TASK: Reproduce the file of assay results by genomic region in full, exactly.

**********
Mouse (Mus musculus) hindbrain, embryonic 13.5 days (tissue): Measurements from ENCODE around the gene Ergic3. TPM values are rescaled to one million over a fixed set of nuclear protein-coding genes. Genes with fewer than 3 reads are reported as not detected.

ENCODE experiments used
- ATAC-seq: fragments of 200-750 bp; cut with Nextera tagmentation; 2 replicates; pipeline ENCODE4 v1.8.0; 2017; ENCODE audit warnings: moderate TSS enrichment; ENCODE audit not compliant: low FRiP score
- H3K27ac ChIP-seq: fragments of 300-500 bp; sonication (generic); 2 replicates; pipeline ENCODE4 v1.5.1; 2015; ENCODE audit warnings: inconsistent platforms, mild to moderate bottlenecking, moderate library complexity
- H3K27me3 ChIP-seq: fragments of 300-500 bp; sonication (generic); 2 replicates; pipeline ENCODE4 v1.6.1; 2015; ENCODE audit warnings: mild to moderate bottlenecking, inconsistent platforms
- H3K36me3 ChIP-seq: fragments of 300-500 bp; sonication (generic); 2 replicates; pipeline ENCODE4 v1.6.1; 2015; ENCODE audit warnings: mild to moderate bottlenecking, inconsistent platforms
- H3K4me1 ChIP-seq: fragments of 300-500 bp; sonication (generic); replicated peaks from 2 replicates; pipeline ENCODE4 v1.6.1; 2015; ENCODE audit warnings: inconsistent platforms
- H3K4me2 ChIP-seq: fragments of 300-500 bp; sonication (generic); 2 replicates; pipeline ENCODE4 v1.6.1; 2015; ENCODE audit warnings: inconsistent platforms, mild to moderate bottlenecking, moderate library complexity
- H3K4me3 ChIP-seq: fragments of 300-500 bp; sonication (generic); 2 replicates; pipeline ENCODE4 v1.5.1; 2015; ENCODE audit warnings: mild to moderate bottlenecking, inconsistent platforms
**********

Mouse (Mus musculus) hindbrain, embryonic 13.5 days (tissue): Measurements from ENCODE around the gene Ergic3. TPM values are rescaled to one million over a fixed set of nuclear protein-coding genes. Genes with fewer than 3 reads are reported as not detected.

ENCODE experiments used
- ATAC-seq: fragments of 200-750 bp; cut with Nextera tagmentation; 2 replicates; pipeline ENCODE4 v1.8.0; 2017; ENCODE audit warnings: moderate TSS enrichment; ENCODE audit not compliant: low FRiP score
- H3K27ac ChIP-seq: fragments of 300-500 bp; sonication (generic); 2 replicates; pipeline ENCODE4 v1.5.1; 2015; ENCODE audit warnings: inconsistent platforms, mild to moderate bottlenecking, moderate library complexity
- H3K27me3 ChIP-seq: fragments of 300-500 bp; sonication (generic); 2 replicates; pipeline ENCODE4 v1.6.1; 2015; ENCODE audit warnings: mild to moderate bottlenecking, inconsistent platforms
- H3K36me3 ChIP-seq: fragments of 300-500 bp; sonication (generic); 2 replicates; pipeline ENCODE4 v1.6.1; 2015; ENCODE audit warnings: mild to moderate bottlenecking, inconsistent platforms
- H3K4me1 ChIP-seq: fragments of 300-500 bp; sonication (generic); replicated peaks from 2 replicates; pipeline ENCODE4 v1.6.1; 2015; ENCODE audit warnings: inconsistent platforms
- H3K4me2 ChIP-seq: fragments of 300-500 bp; sonication (generic); 2 replicates; pipeline ENCODE4 v1.6.1; 2015; ENCODE audit warnings: inconsistent platforms, mild to moderate bottlenecking, moderate library complexity
- H3K4me3 ChIP-seq: fragments of 300-500 bp; sonication (generic); 2 replicates; pipeline ENCODE4 v1.5.1; 2015; ENCODE audit warnings: mild to moderate bottlenecking, inconsistent platforms